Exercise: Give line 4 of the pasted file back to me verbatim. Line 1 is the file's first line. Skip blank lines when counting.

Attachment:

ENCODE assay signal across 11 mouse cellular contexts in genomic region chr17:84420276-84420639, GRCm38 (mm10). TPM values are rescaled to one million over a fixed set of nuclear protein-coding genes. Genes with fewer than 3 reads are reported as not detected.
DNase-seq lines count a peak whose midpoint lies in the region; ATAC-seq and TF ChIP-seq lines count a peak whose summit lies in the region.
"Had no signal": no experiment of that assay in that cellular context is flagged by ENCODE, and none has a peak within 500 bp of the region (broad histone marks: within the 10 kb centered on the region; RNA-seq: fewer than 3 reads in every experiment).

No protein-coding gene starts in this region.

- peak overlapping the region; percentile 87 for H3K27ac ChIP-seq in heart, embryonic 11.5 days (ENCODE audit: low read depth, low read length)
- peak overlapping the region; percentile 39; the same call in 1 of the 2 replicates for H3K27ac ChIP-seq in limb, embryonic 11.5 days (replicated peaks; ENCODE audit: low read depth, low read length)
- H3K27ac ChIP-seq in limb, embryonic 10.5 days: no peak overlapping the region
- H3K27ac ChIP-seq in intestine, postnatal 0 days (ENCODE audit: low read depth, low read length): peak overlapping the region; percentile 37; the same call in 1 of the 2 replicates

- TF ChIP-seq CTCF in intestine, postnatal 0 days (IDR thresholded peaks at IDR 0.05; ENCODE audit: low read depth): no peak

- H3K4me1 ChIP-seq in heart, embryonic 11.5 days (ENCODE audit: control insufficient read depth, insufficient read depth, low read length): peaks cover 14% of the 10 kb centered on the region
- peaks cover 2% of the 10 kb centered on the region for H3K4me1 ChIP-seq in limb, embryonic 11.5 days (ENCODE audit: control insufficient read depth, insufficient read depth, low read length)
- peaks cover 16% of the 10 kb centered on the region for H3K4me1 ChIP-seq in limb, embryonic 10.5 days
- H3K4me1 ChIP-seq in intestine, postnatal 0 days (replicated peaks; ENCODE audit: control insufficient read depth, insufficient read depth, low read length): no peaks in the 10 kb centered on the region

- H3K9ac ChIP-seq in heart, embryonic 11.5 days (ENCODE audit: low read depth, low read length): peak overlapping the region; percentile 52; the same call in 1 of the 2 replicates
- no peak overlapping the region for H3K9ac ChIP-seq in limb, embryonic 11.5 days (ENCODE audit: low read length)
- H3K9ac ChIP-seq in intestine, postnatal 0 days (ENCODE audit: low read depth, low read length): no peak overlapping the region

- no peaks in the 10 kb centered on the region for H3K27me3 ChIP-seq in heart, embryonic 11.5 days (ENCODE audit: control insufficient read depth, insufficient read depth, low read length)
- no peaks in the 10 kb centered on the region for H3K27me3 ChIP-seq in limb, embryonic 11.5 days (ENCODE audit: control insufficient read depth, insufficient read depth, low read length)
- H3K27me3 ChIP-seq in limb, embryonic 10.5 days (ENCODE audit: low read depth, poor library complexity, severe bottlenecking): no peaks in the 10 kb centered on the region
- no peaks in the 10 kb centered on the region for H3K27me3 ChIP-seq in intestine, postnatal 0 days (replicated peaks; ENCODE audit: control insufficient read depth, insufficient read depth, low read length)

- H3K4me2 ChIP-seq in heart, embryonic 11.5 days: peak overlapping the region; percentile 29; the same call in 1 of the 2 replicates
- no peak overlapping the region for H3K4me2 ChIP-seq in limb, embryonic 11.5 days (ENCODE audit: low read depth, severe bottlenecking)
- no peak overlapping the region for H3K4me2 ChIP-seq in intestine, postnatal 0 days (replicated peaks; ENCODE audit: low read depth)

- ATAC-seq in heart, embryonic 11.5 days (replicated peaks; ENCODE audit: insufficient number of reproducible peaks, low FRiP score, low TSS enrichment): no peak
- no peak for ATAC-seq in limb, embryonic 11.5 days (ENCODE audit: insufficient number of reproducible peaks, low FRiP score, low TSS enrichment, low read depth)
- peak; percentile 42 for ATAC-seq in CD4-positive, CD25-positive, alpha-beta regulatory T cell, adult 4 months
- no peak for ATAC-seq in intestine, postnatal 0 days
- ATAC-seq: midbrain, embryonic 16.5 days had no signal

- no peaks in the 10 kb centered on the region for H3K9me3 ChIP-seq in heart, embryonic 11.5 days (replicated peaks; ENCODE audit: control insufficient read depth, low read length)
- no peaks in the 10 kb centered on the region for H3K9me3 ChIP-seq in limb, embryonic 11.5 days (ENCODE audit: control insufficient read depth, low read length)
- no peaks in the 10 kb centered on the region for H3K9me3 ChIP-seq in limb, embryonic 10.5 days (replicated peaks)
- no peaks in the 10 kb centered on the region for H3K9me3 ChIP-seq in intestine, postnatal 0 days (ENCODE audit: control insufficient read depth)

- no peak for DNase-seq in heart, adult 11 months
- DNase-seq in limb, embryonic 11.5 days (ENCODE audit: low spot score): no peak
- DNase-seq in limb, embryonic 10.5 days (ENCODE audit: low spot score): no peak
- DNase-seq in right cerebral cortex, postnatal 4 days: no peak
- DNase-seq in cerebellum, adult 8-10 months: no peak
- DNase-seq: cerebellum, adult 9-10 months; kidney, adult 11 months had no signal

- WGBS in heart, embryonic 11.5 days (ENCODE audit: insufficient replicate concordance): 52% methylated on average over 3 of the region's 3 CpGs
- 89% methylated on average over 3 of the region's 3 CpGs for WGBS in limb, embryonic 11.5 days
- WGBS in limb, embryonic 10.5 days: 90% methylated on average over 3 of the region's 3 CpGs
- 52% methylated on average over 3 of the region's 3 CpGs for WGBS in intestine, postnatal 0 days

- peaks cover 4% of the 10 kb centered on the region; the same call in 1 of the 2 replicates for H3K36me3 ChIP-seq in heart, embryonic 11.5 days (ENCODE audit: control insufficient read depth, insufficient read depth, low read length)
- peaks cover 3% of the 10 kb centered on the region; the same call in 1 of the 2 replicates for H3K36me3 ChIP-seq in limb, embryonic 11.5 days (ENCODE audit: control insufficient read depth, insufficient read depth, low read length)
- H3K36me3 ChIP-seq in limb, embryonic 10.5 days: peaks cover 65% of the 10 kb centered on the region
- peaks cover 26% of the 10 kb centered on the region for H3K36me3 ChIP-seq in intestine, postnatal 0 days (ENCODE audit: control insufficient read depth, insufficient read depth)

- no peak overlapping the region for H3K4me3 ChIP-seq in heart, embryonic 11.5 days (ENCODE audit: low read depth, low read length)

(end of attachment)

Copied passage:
No protein-coding gene starts in this region.